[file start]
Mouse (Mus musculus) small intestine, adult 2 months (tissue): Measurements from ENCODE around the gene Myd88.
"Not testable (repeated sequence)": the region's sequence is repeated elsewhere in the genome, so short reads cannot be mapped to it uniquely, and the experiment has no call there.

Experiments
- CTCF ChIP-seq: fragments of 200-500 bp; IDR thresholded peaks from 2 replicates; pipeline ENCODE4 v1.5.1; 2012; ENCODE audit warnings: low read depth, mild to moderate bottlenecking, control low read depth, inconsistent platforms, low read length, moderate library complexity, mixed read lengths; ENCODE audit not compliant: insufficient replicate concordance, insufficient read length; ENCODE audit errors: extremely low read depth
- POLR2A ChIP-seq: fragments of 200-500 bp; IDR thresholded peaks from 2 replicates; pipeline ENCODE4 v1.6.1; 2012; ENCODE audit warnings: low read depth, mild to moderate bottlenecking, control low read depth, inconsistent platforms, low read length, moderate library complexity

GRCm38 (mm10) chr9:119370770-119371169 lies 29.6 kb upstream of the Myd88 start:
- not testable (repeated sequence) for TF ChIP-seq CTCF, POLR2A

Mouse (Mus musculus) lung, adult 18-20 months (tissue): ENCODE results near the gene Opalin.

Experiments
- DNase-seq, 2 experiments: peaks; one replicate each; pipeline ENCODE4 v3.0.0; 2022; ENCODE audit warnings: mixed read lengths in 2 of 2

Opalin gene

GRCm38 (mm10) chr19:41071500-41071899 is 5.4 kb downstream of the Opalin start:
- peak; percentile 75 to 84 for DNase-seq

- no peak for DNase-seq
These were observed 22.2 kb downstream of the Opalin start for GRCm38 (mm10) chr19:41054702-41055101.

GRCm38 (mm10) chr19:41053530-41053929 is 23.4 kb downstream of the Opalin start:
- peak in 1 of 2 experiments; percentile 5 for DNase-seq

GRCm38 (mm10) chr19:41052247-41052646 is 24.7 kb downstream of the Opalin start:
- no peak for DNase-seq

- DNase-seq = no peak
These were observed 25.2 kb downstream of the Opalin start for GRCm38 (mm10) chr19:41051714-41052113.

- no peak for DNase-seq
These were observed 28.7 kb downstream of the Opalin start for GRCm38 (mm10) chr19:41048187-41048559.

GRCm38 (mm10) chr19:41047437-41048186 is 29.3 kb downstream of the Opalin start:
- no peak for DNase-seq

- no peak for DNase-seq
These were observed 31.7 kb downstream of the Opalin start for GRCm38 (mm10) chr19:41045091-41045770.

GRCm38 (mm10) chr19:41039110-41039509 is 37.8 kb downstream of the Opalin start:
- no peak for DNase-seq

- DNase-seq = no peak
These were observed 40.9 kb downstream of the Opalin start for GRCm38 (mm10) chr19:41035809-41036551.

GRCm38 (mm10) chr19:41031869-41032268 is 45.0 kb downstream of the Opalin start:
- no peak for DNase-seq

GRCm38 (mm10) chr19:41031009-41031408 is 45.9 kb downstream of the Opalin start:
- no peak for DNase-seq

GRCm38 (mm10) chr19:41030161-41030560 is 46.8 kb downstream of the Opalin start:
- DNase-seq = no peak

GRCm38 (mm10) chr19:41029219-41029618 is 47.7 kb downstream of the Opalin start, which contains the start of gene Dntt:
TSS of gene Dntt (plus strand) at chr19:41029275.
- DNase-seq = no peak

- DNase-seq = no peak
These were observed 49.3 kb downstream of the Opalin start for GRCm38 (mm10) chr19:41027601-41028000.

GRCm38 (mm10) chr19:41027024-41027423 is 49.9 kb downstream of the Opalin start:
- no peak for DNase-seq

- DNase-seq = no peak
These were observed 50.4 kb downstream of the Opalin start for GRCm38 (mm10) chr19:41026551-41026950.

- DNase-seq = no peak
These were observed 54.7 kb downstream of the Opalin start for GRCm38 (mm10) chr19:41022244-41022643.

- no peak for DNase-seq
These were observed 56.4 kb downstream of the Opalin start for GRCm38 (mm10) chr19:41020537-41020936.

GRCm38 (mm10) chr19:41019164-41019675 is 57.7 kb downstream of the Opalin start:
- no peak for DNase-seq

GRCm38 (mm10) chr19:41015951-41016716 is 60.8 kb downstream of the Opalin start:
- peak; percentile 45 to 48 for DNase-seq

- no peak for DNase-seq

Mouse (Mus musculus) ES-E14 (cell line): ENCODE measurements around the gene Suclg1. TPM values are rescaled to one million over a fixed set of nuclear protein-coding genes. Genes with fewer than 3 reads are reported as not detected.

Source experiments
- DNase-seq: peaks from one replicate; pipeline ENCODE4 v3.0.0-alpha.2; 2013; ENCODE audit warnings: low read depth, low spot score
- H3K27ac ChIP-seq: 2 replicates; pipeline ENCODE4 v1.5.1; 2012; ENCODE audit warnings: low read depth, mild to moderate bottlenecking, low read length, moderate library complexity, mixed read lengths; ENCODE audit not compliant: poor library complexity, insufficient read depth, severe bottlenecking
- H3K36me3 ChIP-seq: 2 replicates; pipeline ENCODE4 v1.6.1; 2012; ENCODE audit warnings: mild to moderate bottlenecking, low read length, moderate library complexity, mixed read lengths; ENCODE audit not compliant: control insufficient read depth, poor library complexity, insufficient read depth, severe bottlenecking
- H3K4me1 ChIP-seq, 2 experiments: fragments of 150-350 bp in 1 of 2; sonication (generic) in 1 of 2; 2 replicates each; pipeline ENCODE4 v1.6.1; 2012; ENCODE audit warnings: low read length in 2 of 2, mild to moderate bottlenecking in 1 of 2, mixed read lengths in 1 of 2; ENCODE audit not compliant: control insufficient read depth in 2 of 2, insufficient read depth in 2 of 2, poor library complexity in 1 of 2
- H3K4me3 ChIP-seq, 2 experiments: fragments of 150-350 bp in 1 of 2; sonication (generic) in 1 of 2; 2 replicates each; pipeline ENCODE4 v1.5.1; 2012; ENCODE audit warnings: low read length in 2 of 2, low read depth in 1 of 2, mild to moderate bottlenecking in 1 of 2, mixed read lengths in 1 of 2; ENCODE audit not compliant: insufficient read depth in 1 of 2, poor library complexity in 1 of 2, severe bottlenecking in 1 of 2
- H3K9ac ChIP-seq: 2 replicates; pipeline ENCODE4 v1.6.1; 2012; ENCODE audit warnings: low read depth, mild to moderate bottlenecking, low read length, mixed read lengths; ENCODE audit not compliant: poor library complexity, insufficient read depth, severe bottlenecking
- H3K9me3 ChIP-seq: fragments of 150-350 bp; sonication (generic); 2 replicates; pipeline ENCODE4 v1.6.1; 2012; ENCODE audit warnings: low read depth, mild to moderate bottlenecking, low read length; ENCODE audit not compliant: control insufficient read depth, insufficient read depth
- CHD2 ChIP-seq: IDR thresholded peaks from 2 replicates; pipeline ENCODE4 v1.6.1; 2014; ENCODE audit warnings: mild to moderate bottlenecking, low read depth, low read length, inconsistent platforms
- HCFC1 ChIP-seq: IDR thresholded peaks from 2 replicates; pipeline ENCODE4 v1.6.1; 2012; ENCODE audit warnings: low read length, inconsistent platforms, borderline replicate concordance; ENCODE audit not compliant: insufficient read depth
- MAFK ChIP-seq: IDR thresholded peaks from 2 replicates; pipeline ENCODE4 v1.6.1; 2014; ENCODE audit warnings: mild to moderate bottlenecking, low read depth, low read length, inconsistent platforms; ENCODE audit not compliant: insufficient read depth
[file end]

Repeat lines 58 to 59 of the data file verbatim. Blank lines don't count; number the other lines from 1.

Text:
- DNase-seq: peaks from one replicate; pipeline ENCODE4 v3.0.0-alpha.2; 2013; ENCODE audit warnings: low read depth, low spot score
- H3K27ac ChIP-seq: 2 replicates; pipeline ENCODE4 v1.5.1; 2012; ENCODE audit warnings: low read depth, mild to moderate bottlenecking, low read length, moderate library complexity, mixed read lengths; ENCODE audit not compliant: poor library complexity, insufficient read depth, severe bottlenecking